Sebastian Ridley-Thomas was arguably not an illogical choice for such a position at the University of Southern California. At the time he initially talked to Dean Flynn and USC about his hope of going back to school for an advanced degree while teaching part-time, it was mid-May of 2017, and he was one of the youngest members of the California state legislature, having been elected at 26 to represent the state’s 54th assembly district in a special election in 2013. 

He was re-elected in 2014, and again in 2016. During the years in between, he was on prestigious legislative committees, and among his accomplishments were some youth-related bills, such as AB 1299, which improved the delivery of mental health services to youth in foster care. All of this made him a unique representative of a new generation of African American state lawmakers.

Furthermore, as is true with a long list of private universities, hiring people who are public figures of one kind or another as non-tenure track professors of some sort, or giving scholarships to people in whom the university has an interest, was not an unusual policy at USC.  

Former LA mayor Antonio Villaraigosa was given a professorship at the USC Price School of Public Policy. Former Governor Arnold Schwarzenegger, is USC’s “Governor Downey Professor of State and Global Policy,” and also the chairman of the Schwarzenegger Institute for State and Global Policy. In 2012, retired Gen. David H. Petraeus was named as a professor at USC’s Sol Price School of Public Policy.

It is also well known that Mayor Karen Bass received a scholarship that was, as Dean Flynn memorialized in an email to her colleagues, nearly identical to that of Sebastian Ridley-Thomas.

Bass finished her scholarship-supported master’s degree at USC in 2015. However, unlike the younger Ridley-Thomas, she did not ask for a part-time job as a non-tenured adjunct professor at USC, as she already had a full time job as a member of the U.S. House of Representatives, where she served from 2023 to 2022, finally resigning in order to run for mayor.

The list of professorships and related academic favors for public figures goes on from there.

“You don’t have to like it,” defense attorney Daralyn Durie told the jury during closing arguments during MRT’s trial. But, at private universities like USC, this is how things are routinely done.

Ultimately, the jury appeared to agree with the defense’s view.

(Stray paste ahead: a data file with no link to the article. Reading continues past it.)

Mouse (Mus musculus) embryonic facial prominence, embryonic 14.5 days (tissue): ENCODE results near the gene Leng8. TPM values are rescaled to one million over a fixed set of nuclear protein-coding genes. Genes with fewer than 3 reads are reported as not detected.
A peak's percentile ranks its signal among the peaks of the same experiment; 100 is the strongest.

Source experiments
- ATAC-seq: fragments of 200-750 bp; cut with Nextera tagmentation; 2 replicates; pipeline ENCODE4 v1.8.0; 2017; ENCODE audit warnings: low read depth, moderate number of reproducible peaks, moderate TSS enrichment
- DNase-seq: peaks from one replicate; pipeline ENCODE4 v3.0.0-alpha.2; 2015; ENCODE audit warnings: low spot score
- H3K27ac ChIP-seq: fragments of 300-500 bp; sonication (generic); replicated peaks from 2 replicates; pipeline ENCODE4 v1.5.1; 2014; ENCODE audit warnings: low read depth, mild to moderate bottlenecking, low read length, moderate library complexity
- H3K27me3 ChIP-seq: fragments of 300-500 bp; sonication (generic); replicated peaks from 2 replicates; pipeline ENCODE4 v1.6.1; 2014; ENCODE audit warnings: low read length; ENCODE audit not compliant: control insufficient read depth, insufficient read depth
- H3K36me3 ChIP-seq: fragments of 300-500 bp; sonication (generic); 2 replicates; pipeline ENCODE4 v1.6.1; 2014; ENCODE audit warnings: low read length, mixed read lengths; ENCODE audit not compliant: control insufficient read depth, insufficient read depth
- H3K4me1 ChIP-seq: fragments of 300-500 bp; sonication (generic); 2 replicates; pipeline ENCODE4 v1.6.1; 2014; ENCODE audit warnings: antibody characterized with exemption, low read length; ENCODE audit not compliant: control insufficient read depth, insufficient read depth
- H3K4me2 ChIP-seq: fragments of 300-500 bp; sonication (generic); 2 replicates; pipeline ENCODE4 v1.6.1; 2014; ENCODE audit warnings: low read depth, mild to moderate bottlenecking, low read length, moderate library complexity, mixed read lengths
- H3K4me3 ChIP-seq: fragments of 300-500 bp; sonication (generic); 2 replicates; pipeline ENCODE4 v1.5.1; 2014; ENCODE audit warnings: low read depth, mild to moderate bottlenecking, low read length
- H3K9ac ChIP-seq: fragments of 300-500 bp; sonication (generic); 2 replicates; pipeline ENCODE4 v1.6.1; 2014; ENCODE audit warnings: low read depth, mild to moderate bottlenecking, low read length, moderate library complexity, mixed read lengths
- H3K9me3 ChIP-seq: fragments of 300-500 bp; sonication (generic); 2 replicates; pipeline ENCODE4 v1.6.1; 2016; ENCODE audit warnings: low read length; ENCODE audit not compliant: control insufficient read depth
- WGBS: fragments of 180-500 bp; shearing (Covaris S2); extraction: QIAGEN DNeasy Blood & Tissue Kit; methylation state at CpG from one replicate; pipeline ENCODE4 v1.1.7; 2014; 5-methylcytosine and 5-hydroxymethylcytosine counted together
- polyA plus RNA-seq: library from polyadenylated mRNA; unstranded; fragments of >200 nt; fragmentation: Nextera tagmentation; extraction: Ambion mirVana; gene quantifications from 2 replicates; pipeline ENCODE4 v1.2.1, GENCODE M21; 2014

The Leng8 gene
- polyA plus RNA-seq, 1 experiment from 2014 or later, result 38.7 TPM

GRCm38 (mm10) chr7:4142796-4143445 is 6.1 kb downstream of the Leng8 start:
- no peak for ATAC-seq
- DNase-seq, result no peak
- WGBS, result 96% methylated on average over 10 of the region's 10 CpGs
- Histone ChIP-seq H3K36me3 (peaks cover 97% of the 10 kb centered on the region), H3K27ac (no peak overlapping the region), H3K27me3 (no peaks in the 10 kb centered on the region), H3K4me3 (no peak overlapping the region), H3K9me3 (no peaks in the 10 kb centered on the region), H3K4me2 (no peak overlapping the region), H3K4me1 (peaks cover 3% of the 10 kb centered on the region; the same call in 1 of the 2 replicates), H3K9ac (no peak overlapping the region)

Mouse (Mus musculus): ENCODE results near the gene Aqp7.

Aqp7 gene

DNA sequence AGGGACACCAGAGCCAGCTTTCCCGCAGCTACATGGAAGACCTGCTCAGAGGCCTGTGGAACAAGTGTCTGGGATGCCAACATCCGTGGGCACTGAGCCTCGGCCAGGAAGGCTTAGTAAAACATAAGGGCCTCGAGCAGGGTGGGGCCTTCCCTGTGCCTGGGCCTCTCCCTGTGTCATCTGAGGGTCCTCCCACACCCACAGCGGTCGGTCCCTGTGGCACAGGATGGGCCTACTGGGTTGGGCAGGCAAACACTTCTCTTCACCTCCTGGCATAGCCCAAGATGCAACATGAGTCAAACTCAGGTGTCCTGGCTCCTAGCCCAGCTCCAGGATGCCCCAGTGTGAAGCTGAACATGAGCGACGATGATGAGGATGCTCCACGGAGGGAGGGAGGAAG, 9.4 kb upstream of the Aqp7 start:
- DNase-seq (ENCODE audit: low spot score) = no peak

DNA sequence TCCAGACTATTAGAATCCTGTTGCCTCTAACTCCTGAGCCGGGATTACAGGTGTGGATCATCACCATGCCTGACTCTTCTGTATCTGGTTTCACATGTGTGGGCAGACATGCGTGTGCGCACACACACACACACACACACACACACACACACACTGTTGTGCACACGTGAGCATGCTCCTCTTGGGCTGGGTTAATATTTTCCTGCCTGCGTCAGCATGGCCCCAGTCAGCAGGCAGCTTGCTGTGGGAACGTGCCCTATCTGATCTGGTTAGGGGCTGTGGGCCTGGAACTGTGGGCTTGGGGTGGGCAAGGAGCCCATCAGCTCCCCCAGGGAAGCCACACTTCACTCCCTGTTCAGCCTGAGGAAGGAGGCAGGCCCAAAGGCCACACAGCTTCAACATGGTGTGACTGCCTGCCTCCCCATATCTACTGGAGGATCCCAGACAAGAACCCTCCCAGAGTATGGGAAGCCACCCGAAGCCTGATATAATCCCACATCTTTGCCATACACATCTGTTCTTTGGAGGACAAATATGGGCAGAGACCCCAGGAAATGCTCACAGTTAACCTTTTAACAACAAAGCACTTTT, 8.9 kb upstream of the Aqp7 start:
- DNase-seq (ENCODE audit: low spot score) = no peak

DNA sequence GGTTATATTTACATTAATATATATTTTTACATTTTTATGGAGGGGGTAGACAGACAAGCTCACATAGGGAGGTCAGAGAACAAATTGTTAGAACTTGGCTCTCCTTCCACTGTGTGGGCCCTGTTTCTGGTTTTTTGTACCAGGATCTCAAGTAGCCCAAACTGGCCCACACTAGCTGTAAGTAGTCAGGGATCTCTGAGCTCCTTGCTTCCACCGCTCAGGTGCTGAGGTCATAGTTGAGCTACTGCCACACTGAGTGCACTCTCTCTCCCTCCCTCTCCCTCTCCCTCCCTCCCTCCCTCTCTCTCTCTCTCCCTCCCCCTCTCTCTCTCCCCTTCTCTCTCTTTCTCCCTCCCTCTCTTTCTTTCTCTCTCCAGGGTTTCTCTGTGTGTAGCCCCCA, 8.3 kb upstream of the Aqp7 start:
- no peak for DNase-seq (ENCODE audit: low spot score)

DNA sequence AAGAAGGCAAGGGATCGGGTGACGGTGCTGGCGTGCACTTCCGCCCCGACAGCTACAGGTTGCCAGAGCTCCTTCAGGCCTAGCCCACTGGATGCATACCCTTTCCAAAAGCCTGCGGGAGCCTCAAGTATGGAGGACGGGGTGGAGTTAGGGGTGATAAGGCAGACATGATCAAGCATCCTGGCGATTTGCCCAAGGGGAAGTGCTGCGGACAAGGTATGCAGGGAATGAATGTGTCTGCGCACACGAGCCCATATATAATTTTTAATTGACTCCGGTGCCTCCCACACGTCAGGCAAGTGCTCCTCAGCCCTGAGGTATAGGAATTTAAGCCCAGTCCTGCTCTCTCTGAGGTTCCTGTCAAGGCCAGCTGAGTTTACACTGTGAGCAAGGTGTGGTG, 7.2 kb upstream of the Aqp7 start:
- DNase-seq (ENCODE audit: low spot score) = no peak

Yet, despite the fact that the jury declined to convict MRT of the 12 federal counts related to the scholarship and part time teaching gig, in their April filing to the 9th circuit, the prosecution ignored those inconvenient facts to write that “the dean lavished defendant’s son with preferential treatment unlike anything in school history. [italics ours].

Okay, moving right along.

Favor #2

The second of Dean Flynn’s two alleged favors was the favor that resulted in Ridley-Thomas’s conviction.

That favor occurred in the spring of 2018, after the younger Ridley-Thomas had resigned from the state legislature, was attending USC, and had launched a non-profit organization in order to do polling and other research regarding Black voter trends, which was typical of the kind initiative supported by Ridley-Thomas over the years.  Yet, this particular initiative was jump-started by his son who was wrestling with redirecting his life.

Like many non-profit entities, the new organization the younger Ridley-Thomas started was not itself a 501(c)(3).

Acquiring non-profit status isn’t difficult, but it takes a while. As a consequence, many would-be non-profits instead go with what is known as a “fiscal sponsor,” which umbrellas down its own non-profit status to the smaller organization, while also offering various administrative services.  The sponsored organization, in turn, pays for these services with a fixed percentage of the funds the smaller entity raises.

In order to help the new non-profit get started, MRT donated $100,000 from one of his campaign funds, known as the Mark Ridley-Thomas Committee for a Better L.A.  (Such a donation to nonprofits that benefited his constituents, and/or encouraged local civic involvement was not uncommon for Ridley-Thomas. )